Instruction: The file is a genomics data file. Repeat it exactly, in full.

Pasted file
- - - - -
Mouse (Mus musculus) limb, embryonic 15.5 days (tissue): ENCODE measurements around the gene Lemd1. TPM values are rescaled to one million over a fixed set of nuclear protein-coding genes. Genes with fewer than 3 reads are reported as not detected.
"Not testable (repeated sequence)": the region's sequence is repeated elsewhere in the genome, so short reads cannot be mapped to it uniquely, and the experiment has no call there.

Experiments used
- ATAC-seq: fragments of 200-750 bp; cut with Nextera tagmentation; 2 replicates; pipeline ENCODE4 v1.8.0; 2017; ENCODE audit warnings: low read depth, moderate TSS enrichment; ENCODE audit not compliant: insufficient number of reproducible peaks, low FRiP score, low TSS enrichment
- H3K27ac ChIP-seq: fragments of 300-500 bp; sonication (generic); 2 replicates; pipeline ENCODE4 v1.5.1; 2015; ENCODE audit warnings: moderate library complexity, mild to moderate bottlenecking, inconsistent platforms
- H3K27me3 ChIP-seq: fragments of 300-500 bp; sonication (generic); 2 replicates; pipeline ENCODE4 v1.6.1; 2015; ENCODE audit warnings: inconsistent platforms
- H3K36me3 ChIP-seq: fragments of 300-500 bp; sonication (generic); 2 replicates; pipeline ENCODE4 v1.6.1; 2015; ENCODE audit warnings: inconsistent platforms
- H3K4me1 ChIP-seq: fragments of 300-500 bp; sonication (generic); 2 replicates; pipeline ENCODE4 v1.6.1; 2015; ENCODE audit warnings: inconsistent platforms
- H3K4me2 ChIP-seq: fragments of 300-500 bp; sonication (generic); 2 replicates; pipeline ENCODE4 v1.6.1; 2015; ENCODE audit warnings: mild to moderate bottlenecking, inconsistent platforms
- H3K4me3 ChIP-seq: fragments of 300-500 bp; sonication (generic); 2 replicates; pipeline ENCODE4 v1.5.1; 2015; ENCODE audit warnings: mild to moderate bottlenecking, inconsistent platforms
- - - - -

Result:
Mouse (Mus musculus) limb, embryonic 15.5 days (tissue): ENCODE measurements around the gene Lemd1. TPM values are rescaled to one million over a fixed set of nuclear protein-coding genes. Genes with fewer than 3 reads are reported as not detected.
"Not testable (repeated sequence)": the region's sequence is repeated elsewhere in the genome, so short reads cannot be mapped to it uniquely, and the experiment has no call there.

Experiments used
- ATAC-seq: fragments of 200-750 bp; cut with Nextera tagmentation; 2 replicates; pipeline ENCODE4 v1.8.0; 2017; ENCODE audit warnings: low read depth, moderate TSS enrichment; ENCODE audit not compliant: insufficient number of reproducible peaks, low FRiP score, low TSS enrichment
- H3K27ac ChIP-seq: fragments of 300-500 bp; sonication (generic); 2 replicates; pipeline ENCODE4 v1.5.1; 2015; ENCODE audit warnings: moderate library complexity, mild to moderate bottlenecking, inconsistent platforms
- H3K27me3 ChIP-seq: fragments of 300-500 bp; sonication (generic); 2 replicates; pipeline ENCODE4 v1.6.1; 2015; ENCODE audit warnings: inconsistent platforms
- H3K36me3 ChIP-seq: fragments of 300-500 bp; sonication (generic); 2 replicates; pipeline ENCODE4 v1.6.1; 2015; ENCODE audit warnings: inconsistent platforms
- H3K4me1 ChIP-seq: fragments of 300-500 bp; sonication (generic); 2 replicates; pipeline ENCODE4 v1.6.1; 2015; ENCODE audit warnings: inconsistent platforms
- H3K4me2 ChIP-seq: fragments of 300-500 bp; sonication (generic); 2 replicates; pipeline ENCODE4 v1.6.1; 2015; ENCODE audit warnings: mild to moderate bottlenecking, inconsistent platforms
- H3K4me3 ChIP-seq: fragments of 300-500 bp; sonication (generic); 2 replicates; pipeline ENCODE4 v1.5.1; 2015; ENCODE audit warnings: mild to moderate bottlenecking, inconsistent platforms